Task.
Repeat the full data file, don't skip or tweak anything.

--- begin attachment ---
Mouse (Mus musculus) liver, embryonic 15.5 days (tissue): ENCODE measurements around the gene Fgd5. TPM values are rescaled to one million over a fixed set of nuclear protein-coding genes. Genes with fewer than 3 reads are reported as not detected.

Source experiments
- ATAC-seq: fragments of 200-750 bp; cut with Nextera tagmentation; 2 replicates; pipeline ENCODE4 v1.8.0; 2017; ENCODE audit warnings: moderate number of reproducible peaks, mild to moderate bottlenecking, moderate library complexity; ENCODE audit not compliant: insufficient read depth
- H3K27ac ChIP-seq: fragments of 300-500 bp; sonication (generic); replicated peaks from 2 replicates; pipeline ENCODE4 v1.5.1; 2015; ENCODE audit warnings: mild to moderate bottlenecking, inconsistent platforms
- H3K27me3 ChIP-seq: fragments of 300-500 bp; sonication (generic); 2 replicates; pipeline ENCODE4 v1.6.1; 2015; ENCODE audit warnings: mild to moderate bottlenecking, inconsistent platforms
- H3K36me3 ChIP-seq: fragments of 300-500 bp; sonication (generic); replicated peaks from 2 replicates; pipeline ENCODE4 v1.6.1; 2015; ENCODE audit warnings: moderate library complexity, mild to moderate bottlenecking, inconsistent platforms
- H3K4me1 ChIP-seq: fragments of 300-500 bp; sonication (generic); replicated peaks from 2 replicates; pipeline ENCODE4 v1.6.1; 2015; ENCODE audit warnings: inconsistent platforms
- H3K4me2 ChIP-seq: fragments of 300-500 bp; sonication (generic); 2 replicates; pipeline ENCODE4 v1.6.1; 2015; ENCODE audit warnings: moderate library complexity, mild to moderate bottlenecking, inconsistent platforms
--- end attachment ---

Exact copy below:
Mouse (Mus musculus) liver, embryonic 15.5 days (tissue): ENCODE measurements around the gene Fgd5. TPM values are rescaled to one million over a fixed set of nuclear protein-coding genes. Genes with fewer than 3 reads are reported as not detected.

Source experiments
- ATAC-seq: fragments of 200-750 bp; cut with Nextera tagmentation; 2 replicates; pipeline ENCODE4 v1.8.0; 2017; ENCODE audit warnings: moderate number of reproducible peaks, mild to moderate bottlenecking, moderate library complexity; ENCODE audit not compliant: insufficient read depth
- H3K27ac ChIP-seq: fragments of 300-500 bp; sonication (generic); replicated peaks from 2 replicates; pipeline ENCODE4 v1.5.1; 2015; ENCODE audit warnings: mild to moderate bottlenecking, inconsistent platforms
- H3K27me3 ChIP-seq: fragments of 300-500 bp; sonication (generic); 2 replicates; pipeline ENCODE4 v1.6.1; 2015; ENCODE audit warnings: mild to moderate bottlenecking, inconsistent platforms
- H3K36me3 ChIP-seq: fragments of 300-500 bp; sonication (generic); replicated peaks from 2 replicates; pipeline ENCODE4 v1.6.1; 2015; ENCODE audit warnings: moderate library complexity, mild to moderate bottlenecking, inconsistent platforms
- H3K4me1 ChIP-seq: fragments of 300-500 bp; sonication (generic); replicated peaks from 2 replicates; pipeline ENCODE4 v1.6.1; 2015; ENCODE audit warnings: inconsistent platforms
- H3K4me2 ChIP-seq: fragments of 300-500 bp; sonication (generic); 2 replicates; pipeline ENCODE4 v1.6.1; 2015; ENCODE audit warnings: moderate library complexity, mild to moderate bottlenecking, inconsistent platforms